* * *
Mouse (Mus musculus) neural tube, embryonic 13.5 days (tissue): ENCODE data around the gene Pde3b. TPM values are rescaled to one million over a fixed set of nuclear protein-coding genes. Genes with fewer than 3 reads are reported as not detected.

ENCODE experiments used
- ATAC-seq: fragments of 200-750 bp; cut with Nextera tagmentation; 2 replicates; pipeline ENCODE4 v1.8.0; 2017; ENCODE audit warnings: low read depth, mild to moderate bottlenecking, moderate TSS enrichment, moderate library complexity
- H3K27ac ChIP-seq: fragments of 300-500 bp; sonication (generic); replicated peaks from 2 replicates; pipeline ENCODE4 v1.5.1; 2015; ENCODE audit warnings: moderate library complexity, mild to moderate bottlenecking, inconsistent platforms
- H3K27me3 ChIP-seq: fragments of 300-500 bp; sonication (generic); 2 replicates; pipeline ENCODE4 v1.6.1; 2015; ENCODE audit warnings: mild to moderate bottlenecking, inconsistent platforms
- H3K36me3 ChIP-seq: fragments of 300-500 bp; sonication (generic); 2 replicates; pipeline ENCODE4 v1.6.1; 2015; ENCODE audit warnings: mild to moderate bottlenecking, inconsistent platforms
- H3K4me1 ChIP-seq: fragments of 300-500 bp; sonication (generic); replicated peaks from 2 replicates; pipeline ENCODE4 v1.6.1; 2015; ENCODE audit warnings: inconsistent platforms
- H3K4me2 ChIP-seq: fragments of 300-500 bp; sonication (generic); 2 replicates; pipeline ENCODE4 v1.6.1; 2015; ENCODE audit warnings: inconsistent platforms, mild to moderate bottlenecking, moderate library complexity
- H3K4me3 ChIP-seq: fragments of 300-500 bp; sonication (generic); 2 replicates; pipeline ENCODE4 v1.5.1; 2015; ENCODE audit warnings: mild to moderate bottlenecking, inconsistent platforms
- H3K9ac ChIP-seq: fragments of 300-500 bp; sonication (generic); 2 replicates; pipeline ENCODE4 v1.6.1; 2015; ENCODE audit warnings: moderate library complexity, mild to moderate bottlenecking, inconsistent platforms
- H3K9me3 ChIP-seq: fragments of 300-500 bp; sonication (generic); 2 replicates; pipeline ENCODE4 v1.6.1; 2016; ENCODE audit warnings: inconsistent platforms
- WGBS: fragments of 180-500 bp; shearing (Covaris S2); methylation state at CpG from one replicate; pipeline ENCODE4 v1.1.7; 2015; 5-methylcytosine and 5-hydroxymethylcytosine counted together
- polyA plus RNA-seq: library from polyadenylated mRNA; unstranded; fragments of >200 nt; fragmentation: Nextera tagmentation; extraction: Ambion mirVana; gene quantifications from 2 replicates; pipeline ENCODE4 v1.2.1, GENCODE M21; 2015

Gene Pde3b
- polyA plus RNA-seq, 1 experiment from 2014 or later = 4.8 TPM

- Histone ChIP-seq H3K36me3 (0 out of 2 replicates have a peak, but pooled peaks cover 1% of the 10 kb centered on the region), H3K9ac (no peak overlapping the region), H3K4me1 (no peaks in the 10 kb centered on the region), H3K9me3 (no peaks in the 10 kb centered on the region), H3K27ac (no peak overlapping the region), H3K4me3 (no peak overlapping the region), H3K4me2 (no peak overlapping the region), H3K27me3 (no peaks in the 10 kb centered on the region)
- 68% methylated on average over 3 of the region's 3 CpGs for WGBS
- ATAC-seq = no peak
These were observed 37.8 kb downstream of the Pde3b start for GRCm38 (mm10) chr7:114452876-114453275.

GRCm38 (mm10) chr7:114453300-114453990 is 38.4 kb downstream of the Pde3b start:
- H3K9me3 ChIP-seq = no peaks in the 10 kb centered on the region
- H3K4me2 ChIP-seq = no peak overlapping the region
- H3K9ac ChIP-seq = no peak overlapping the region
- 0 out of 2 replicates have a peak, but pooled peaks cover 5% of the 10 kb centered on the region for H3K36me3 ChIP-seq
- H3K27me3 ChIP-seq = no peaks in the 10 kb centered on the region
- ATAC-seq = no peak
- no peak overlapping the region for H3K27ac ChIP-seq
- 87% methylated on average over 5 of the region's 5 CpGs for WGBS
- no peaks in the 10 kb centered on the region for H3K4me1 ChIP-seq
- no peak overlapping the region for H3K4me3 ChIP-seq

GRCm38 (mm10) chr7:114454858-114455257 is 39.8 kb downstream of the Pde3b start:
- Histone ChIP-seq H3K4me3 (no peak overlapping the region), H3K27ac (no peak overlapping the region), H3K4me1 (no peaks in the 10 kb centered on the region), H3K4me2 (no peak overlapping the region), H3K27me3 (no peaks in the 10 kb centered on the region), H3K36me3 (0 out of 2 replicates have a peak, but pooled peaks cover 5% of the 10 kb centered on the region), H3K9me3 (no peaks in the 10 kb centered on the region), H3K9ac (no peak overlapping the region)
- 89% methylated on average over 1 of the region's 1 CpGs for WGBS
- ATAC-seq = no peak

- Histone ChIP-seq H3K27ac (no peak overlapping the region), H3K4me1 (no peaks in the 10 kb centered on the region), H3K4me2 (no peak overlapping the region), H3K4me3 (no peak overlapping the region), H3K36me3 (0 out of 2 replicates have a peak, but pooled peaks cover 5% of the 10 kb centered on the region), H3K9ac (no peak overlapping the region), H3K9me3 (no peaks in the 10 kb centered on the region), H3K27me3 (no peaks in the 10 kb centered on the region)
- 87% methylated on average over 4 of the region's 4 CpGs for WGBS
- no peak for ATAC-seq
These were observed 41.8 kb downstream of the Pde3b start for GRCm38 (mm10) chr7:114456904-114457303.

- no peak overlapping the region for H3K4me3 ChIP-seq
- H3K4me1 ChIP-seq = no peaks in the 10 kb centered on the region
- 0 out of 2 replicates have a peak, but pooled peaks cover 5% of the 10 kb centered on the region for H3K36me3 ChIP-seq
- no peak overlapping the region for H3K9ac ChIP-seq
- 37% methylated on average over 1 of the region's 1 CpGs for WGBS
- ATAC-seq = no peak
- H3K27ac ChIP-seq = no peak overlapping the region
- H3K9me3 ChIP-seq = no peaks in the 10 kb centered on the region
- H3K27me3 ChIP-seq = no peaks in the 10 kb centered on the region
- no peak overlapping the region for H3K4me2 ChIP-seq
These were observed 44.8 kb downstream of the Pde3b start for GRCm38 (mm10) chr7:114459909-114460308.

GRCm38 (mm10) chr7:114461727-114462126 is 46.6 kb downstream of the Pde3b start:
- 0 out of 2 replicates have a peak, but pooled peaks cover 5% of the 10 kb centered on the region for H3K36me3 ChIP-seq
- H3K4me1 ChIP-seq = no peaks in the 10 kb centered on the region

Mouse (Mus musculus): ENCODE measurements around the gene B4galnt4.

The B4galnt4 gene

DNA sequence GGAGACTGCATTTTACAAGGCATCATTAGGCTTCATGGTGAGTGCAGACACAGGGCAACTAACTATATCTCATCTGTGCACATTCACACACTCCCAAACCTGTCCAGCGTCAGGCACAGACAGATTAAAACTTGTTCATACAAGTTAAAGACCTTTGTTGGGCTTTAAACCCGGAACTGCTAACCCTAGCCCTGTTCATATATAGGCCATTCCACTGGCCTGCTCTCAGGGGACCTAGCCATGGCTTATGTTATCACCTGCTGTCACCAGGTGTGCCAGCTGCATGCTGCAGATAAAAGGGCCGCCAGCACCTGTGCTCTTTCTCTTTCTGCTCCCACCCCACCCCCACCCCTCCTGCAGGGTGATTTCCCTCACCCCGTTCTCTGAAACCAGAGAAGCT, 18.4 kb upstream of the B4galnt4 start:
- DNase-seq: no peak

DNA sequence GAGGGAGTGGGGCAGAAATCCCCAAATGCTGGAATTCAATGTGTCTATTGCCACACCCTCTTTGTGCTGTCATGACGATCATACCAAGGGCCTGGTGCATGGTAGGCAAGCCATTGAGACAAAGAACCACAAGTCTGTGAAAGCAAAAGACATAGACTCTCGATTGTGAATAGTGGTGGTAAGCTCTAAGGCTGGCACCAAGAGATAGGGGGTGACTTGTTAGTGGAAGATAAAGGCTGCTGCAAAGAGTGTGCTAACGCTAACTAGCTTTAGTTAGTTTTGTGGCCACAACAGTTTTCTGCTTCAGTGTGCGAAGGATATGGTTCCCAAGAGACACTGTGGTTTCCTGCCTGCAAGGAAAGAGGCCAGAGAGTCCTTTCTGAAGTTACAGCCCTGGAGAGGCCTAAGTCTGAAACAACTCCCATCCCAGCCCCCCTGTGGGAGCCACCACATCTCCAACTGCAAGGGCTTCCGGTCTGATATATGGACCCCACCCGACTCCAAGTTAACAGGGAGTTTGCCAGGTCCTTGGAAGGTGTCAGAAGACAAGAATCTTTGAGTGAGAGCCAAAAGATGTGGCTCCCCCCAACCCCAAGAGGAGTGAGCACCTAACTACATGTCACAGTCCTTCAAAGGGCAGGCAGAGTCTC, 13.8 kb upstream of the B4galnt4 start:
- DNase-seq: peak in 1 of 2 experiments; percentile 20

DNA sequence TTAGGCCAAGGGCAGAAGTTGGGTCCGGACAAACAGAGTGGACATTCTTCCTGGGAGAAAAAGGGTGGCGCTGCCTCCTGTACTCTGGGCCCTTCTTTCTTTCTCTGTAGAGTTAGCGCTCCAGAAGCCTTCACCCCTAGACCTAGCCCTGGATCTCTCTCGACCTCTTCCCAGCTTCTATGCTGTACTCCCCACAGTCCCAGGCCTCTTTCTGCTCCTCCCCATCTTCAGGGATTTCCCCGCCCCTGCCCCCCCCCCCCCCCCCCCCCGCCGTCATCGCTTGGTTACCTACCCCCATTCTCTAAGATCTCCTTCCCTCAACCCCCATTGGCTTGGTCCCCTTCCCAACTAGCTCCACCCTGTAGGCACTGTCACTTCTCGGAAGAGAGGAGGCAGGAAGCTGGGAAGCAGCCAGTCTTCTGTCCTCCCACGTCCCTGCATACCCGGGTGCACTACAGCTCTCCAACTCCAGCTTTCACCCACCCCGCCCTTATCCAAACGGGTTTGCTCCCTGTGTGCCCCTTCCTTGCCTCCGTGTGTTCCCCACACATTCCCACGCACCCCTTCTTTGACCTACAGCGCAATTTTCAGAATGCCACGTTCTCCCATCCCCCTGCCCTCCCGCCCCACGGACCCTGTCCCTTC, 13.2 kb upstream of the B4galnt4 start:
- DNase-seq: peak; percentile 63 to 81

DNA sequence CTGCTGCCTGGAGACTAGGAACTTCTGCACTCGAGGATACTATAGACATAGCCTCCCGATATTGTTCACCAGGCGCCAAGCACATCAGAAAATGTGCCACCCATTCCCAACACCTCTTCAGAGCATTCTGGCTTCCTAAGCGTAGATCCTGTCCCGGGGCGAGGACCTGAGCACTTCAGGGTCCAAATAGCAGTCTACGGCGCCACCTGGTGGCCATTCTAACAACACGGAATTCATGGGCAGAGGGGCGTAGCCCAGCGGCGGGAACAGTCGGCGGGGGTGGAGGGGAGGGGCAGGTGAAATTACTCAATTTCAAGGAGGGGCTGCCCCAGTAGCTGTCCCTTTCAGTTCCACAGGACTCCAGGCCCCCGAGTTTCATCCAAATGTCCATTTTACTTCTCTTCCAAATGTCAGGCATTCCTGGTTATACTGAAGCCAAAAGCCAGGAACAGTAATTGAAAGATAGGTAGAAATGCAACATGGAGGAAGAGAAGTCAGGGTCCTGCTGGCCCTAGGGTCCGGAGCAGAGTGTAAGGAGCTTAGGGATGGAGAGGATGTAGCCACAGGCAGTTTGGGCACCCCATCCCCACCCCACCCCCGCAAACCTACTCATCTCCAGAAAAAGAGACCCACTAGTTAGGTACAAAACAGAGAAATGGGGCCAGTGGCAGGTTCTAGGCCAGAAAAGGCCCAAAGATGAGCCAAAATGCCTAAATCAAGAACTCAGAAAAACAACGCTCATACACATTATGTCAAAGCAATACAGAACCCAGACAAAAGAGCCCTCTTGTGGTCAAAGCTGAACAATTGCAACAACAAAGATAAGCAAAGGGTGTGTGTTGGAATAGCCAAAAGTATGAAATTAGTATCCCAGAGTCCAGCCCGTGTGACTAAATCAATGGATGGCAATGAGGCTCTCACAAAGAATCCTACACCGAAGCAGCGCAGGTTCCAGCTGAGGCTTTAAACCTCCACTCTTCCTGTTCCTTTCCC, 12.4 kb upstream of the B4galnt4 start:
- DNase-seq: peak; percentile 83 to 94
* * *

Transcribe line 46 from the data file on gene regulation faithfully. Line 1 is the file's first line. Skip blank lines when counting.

- H3K9me3 ChIP-seq = no peaks in the 10 kb centered on the region